Eastertide: Prayers for Lent Through Easter from The Divine Hours (Google eBook)

Front Cover
Doubleday Religious Publishing Group, Mar 10, 2010 - Religion - 272 pages
1 Review
"A wise rabbi once told me that it is not how many prayers we donít say that matters to God, but rather how many we do. That is important to all of us, but especially for beginners. If this is your first attempt to return to this most ancient of Christian practices, it is wise to remember that you are entering into a discipline and, like all disciplines, this one sits hard and heavy upon one at times. There are hours you will miss and/or some that you canít even begin to figure out how to observe. That is all right, for either the joy will carry you into greater joy and transmute the discipline into privilege, or you will find yourself simply the wiser and the richer for such experience as you have had. As the rabbi said, that is what matters ultimately."

In her acclaimed trilogy, The Divine Hours, Phyllis Tickle introduced modern Christians to the time-honored practice of "praying the hours." In this exquisite new volume, she provides a vibrant program of prayer dedicated to the anticipation of Christís resurrection.

Beginning with Ash Wednesday and moving through Lent and on to Easter Sunday, Eastertide provides the daily prayers that bring practitioners into the full spirit of this season. Each day is filled with psalms, readings from the Bible, and hymns of praise and worship, just as they appear in the larger volume, The Divine Hours: Prayers for Springtime. Newcomers to this beloved tradition will find that Eastertide is the perfect introduction to joining the ancients in the tradition of fixed-hour prayer.


From the Trade Paperback edition.
  

What people are saying - Write a review

User Review - Flag as inappropriate

A great resource for Lent for those who wish to observe fixed hour prayers.
However, the "flowing text" version is sorely lacking an index pegging a day of Lent (2nd Tuesday, 4th Thursday, etc) to
a particular page. For this reason, along with font issues and problems near page 140, I *highly* recommend that you use the scanned pages when reading this book. In this format, the page numbers at the top of each page reference the day of Lent.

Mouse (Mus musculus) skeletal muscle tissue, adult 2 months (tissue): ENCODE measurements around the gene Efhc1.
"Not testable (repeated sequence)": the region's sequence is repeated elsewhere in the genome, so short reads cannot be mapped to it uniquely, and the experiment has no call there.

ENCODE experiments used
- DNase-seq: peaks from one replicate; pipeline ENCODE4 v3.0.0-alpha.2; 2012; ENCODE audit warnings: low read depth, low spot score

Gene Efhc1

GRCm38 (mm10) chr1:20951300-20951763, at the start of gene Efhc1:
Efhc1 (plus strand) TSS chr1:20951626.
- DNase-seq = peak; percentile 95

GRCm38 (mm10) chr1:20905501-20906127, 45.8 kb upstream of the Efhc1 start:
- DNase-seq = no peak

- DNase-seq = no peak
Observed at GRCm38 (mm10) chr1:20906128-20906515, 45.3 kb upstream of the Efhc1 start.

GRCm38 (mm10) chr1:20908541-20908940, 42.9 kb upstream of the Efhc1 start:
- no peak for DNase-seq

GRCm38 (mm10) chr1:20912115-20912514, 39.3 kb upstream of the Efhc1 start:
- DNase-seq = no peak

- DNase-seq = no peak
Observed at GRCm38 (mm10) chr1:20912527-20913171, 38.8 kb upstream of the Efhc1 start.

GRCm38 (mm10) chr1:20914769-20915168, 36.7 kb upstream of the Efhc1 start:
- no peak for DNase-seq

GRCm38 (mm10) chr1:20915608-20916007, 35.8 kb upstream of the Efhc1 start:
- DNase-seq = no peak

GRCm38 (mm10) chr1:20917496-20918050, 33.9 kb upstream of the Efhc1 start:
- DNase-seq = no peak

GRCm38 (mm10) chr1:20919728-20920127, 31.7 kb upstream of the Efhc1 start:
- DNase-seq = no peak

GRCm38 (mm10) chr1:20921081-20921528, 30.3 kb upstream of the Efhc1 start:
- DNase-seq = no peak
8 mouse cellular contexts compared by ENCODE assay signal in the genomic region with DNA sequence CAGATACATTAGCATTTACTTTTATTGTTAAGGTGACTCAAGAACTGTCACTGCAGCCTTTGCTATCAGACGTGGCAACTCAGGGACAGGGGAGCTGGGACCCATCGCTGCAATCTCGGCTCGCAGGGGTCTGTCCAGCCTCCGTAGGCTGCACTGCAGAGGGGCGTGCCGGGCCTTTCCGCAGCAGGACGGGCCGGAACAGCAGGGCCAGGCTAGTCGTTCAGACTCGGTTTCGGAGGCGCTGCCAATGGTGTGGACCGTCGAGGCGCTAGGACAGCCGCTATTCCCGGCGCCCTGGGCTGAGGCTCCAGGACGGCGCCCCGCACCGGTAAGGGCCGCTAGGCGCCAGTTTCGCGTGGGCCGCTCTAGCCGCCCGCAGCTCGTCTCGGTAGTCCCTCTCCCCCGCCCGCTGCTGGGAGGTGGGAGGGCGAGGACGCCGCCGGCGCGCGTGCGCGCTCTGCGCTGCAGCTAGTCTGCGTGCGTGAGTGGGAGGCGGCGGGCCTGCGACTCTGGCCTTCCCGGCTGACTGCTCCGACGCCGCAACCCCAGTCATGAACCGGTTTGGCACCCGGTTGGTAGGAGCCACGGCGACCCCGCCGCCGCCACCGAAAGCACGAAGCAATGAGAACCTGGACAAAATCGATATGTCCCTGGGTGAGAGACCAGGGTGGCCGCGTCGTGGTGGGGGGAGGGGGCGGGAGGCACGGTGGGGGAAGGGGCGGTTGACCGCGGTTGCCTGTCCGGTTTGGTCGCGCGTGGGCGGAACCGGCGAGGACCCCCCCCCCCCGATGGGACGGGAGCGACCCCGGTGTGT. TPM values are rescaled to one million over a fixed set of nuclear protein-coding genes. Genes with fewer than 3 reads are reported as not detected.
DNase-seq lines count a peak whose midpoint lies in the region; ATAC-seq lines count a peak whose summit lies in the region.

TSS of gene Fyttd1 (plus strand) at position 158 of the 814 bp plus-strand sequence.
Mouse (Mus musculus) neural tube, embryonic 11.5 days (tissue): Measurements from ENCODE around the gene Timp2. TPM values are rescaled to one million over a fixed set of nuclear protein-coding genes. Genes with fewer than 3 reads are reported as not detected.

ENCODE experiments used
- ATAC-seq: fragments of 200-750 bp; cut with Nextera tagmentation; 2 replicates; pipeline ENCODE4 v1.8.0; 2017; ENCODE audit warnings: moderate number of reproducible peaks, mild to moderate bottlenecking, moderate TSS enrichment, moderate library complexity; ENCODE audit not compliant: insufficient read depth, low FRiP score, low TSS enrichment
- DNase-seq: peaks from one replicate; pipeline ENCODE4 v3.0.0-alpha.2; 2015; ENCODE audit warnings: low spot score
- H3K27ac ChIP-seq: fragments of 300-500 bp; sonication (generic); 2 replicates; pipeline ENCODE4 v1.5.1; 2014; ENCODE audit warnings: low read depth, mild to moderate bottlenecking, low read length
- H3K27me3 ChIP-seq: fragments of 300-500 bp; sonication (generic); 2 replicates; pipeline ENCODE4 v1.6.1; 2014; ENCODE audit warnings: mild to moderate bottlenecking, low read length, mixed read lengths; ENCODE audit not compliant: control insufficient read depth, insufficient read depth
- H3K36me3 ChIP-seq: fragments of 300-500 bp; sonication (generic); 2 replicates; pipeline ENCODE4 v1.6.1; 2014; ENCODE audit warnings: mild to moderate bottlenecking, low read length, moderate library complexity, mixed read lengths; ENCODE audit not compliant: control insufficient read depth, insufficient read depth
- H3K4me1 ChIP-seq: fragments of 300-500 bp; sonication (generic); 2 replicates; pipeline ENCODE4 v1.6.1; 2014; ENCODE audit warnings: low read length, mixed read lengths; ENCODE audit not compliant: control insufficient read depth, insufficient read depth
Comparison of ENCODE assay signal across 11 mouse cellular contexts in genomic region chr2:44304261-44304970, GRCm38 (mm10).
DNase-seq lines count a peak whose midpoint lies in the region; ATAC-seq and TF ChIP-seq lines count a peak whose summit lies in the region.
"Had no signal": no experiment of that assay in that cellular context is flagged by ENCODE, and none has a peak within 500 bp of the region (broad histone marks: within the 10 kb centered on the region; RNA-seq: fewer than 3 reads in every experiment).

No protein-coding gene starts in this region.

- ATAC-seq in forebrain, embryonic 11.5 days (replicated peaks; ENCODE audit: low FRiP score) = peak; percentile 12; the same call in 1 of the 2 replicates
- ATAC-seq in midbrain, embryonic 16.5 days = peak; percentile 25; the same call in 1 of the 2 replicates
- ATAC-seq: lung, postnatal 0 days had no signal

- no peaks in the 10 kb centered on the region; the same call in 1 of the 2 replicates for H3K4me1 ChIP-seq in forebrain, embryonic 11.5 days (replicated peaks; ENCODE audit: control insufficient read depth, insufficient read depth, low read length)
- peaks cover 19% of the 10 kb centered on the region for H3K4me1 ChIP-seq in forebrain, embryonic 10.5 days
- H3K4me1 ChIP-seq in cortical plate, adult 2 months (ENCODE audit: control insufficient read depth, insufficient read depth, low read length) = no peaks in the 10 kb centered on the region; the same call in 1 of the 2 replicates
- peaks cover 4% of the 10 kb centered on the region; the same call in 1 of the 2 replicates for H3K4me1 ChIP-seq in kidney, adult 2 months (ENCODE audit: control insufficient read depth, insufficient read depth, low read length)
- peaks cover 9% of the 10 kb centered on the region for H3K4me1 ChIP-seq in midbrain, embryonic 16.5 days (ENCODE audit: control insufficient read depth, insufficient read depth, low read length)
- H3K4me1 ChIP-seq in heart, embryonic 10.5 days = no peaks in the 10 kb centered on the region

For those who insist on using the "flowing text" version, I present the following index:
Eastertide Flowing Text Index
(015) Ash Wednesday
(021) 1st Thursday
(026) 1st Friday
(029) 1st Saturday
(034) 1st Sunday
(038) 1st Monday
(043) 1st Tuesday
(048) 2nd Wednesday
(051) 2nd Thursday
(056) 2nd Friday
(060) 2nd Saturday
(064) 2nd Sunday
(068) 2nd Monday
(073) 2nd Tuesday
(077) 3rd Wednesday
(081) 3rd Thursday
(086) 3rd Friday
(089) 3rd Saturday
(094) 3rd Sunday
(099) 3rd Monday
(104) 3rd Tuesday
(108) 4th Wednesday
(113) 4th Thursday
(117) 4th Friday
(122) 4th Saturday
(127) 4th Sunday
(131) 4th Monday
(135) 4th Tuesday
---
At page 139 the flowing text
has problem getting to the
next page. You have to move
the slider bar to a later
page and then back into
page 140. Note that the flowing
text resumes in the middle of
the previous day's readings.
---
(140) 5th Wednesday
(145) 5th Thursday
(149) 5th Friday
(154) 5th Saturday
(158) 5th Sunday
(164) 5th Monday
(167) 5th Tuesday
(172) 5th Wednesday
(177) 5th Thursday
(181) 5th Friday
(186) 5th Saturday
 

Common terms and phrases

About the author (2010)

PHYLLIS TICKLE has been reporting on religion for Publishers Weekly for many years and is currently Contributing Editor in Religion for the magazine. The author of more than two dozen books, she is a regular guest on PBSís Religion & Ethics Newsweekly, and is frequently interviewed and quoted in both print and electronic media, including The New York Times, The Washington Post, Newsweek, Time, and CNN. She lives in Lucy, Tennessee.


From the Trade Paperback edition.

Bibliographic information